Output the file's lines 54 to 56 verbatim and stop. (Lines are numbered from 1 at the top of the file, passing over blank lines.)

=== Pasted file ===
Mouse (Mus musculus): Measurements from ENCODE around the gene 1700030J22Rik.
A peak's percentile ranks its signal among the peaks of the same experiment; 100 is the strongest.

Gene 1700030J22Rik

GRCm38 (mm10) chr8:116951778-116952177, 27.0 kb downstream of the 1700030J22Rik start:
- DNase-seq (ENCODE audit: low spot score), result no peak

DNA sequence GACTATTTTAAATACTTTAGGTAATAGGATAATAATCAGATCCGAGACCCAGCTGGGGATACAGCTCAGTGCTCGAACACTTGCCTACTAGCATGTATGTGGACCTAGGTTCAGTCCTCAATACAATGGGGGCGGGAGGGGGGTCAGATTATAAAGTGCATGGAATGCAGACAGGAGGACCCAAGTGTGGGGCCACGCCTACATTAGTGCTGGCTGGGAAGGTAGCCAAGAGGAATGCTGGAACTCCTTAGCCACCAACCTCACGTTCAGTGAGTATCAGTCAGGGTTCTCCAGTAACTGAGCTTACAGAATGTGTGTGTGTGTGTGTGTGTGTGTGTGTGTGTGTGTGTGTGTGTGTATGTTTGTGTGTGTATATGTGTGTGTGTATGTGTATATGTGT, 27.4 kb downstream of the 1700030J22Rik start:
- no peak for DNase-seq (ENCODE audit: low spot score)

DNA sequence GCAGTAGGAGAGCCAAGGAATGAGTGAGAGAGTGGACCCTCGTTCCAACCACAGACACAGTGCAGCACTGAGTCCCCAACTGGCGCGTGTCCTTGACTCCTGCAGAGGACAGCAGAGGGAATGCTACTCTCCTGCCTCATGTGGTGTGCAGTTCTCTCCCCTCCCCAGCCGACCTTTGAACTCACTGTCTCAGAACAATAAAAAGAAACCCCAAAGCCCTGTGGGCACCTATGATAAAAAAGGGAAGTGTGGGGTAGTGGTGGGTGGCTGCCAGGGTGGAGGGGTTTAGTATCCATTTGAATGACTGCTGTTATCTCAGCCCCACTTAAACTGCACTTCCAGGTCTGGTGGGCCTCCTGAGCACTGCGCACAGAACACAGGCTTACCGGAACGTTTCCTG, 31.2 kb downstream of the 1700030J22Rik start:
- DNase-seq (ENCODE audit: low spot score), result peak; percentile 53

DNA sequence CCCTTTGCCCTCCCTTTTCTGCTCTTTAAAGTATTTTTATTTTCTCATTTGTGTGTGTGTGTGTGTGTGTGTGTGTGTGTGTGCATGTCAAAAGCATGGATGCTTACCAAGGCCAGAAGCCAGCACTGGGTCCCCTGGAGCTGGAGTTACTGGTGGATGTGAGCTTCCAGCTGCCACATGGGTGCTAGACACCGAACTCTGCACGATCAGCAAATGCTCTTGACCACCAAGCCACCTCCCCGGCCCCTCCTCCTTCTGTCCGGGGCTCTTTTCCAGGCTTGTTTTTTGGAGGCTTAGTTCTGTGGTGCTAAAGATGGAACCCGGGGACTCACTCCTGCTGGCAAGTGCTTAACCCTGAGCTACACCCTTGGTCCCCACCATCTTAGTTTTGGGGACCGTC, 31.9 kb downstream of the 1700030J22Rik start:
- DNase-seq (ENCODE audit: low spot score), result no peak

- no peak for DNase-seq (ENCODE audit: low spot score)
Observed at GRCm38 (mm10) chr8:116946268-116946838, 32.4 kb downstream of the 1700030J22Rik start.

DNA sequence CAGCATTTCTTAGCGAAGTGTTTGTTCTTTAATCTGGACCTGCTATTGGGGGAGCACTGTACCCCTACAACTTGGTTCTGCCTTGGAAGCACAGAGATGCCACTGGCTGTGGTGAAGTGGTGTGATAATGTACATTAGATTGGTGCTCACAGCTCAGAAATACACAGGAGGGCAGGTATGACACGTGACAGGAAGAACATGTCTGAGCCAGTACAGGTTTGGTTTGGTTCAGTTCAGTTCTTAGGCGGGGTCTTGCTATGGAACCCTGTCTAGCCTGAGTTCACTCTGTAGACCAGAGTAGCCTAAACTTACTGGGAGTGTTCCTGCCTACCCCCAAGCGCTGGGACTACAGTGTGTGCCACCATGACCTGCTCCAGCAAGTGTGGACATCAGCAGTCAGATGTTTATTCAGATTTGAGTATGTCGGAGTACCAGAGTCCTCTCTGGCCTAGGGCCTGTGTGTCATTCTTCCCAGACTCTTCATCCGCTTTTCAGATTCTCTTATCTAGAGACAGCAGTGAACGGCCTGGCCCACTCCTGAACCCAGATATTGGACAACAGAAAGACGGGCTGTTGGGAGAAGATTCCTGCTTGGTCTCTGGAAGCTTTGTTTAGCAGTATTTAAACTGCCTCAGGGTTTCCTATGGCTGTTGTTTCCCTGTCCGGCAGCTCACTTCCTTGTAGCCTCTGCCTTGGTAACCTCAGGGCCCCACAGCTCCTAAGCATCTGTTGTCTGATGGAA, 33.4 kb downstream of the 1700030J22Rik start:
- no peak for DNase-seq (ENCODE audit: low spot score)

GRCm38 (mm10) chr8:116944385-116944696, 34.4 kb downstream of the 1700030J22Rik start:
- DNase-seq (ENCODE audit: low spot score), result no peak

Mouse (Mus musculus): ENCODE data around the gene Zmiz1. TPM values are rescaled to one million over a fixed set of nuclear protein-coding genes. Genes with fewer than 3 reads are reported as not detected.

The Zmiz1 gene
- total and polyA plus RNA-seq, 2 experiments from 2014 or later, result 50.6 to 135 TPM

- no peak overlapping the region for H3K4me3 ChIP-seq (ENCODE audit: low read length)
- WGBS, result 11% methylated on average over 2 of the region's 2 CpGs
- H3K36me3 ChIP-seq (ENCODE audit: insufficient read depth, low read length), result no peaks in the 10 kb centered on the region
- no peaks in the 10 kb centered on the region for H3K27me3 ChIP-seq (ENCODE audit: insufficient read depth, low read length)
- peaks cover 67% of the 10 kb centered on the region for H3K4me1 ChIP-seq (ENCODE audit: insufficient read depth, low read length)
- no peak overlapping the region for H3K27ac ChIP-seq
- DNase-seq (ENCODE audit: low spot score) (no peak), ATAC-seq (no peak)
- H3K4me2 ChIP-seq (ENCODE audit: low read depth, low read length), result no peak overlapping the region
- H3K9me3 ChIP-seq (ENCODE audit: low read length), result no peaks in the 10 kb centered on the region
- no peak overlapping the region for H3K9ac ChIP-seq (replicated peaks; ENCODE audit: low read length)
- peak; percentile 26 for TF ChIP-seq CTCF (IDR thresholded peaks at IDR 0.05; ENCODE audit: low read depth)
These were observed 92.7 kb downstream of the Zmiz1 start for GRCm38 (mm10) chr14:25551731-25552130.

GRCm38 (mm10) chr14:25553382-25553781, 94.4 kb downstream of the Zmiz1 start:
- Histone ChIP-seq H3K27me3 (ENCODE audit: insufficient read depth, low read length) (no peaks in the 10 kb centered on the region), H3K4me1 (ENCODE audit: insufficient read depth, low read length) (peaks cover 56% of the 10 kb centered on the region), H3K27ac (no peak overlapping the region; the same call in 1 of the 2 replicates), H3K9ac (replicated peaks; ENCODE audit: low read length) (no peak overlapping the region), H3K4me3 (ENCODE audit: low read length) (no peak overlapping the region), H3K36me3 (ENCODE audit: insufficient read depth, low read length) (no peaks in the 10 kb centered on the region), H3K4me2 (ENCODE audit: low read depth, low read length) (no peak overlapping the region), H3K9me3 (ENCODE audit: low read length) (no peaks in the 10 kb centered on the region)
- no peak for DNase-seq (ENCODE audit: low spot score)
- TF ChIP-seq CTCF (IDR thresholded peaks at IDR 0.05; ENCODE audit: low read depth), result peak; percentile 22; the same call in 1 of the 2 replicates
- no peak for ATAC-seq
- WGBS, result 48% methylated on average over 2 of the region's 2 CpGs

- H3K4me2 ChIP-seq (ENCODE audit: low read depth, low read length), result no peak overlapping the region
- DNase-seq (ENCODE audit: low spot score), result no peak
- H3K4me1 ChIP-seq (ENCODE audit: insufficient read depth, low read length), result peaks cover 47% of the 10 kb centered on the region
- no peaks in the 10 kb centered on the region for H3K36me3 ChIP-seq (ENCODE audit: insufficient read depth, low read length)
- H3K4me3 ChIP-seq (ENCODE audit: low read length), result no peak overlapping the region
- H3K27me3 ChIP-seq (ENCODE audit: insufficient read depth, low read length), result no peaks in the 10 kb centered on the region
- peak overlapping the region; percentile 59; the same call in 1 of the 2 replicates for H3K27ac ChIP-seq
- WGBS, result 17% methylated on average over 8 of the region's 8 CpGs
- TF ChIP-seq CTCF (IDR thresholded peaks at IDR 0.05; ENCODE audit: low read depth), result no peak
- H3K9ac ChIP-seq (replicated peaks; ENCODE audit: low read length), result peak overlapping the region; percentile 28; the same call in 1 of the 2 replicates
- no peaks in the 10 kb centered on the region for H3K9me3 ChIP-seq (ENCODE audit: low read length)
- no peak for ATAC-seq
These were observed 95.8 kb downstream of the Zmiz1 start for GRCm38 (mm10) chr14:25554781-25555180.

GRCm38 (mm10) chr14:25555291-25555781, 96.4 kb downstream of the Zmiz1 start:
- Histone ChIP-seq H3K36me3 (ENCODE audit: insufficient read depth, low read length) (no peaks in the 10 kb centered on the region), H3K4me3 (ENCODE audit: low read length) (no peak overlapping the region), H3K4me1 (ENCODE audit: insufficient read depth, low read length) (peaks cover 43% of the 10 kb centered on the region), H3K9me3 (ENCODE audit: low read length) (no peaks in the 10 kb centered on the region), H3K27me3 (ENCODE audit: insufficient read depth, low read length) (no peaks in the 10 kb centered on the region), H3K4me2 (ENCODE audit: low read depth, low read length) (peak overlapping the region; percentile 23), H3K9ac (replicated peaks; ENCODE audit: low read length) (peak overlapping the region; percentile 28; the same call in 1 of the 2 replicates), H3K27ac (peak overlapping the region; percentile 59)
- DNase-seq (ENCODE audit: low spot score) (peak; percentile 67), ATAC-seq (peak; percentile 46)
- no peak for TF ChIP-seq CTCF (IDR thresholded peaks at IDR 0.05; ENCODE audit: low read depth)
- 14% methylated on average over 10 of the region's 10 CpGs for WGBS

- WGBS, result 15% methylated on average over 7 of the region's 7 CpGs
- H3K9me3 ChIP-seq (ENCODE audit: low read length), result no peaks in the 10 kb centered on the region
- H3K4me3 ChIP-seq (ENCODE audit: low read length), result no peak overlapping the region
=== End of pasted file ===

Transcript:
- DNase-seq (ENCODE audit: low spot score) (peak; percentile 67), ATAC-seq (peak; percentile 46)
- no peak for TF ChIP-seq CTCF (IDR thresholded peaks at IDR 0.05; ENCODE audit: low read depth)
- 14% methylated on average over 10 of the region's 10 CpGs for WGBS